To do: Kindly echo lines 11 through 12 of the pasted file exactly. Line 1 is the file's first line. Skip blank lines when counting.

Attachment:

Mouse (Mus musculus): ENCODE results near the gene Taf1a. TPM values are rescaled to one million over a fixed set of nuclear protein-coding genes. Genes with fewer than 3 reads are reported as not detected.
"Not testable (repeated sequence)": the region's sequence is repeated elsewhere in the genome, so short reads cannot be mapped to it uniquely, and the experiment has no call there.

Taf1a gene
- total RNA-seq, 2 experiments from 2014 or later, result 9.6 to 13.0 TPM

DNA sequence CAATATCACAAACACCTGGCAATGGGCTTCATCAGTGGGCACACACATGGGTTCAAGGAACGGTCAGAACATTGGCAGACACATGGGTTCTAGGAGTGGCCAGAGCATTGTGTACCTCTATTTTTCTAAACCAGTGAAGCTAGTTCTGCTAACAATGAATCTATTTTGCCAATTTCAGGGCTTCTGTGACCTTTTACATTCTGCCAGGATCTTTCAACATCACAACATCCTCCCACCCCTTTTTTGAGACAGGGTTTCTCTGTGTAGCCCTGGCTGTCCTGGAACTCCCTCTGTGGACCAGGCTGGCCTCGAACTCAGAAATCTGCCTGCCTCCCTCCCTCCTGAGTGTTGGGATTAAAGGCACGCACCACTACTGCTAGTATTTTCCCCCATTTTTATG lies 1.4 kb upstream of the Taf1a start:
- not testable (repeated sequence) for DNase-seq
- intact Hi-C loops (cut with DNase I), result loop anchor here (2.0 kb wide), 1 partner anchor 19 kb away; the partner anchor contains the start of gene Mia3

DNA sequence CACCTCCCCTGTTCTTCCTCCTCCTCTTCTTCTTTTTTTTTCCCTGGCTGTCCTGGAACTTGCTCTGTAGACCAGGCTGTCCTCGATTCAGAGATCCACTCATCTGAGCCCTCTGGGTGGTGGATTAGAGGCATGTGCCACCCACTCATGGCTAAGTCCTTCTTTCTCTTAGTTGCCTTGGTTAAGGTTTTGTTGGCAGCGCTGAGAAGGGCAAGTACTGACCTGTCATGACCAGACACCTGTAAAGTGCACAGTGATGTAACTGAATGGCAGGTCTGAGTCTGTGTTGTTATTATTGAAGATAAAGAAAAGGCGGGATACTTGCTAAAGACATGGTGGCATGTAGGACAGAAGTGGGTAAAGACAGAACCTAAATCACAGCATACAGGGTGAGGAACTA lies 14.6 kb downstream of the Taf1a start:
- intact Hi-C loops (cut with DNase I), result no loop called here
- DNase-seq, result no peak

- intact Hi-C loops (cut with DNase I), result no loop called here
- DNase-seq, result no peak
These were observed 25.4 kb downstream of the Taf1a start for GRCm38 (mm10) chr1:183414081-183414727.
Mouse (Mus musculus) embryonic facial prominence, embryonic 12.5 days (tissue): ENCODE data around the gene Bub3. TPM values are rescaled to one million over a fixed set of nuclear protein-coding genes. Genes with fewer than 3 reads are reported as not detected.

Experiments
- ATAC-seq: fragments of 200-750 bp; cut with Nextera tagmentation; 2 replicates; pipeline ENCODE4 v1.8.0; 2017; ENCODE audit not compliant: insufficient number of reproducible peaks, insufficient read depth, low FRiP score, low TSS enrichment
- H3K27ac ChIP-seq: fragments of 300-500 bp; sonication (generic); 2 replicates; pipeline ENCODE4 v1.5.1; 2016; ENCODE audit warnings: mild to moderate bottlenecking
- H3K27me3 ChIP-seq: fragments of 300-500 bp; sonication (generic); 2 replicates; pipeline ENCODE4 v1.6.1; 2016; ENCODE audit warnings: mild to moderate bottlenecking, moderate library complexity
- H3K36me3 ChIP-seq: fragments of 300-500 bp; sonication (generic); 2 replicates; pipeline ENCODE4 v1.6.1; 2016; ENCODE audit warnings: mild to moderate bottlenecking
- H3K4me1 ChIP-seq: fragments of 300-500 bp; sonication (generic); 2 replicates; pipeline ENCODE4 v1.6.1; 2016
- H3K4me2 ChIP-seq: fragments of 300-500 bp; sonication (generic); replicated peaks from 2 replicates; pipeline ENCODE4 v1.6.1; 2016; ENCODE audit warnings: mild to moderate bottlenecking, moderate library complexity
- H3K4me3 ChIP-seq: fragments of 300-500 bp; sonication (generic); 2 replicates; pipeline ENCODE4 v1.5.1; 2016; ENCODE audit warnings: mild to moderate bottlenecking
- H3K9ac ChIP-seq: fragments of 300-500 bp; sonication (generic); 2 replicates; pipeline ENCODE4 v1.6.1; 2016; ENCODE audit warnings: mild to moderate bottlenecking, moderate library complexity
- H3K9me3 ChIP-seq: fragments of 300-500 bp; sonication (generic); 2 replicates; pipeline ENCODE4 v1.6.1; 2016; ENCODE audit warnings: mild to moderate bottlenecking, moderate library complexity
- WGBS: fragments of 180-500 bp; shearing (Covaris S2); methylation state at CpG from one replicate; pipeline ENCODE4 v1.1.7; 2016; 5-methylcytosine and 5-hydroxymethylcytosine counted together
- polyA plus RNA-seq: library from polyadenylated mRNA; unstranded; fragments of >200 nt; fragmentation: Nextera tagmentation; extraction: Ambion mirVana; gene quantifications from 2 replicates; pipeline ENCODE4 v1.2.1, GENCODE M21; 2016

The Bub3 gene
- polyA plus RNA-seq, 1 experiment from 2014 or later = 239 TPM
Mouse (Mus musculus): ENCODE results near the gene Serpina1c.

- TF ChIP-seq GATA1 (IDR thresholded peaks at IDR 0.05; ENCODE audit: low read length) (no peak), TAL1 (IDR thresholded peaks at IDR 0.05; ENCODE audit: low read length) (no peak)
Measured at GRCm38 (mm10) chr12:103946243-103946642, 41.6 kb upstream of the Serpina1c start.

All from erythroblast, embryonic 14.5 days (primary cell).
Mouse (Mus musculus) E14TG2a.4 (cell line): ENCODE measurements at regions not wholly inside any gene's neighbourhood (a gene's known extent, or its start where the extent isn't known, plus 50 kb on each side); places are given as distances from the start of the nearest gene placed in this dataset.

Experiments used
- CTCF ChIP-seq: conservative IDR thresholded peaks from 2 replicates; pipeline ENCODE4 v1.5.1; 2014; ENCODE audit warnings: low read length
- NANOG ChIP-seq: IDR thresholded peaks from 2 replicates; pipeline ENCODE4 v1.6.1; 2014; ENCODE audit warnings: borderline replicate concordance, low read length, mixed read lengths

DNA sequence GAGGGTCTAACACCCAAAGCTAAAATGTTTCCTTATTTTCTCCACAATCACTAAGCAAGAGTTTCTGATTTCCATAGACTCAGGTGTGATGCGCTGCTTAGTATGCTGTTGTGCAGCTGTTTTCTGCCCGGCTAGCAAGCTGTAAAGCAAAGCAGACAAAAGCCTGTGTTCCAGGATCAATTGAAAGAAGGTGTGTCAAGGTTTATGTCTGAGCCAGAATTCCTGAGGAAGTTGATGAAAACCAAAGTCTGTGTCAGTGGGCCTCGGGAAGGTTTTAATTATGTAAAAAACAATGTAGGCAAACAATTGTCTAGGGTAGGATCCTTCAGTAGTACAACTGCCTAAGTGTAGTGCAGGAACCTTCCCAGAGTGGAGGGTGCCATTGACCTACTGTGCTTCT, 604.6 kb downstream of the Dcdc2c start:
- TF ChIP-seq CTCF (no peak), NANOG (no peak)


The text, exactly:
- intact Hi-C loops (cut with DNase I), result no loop called here
- DNase-seq, result no peak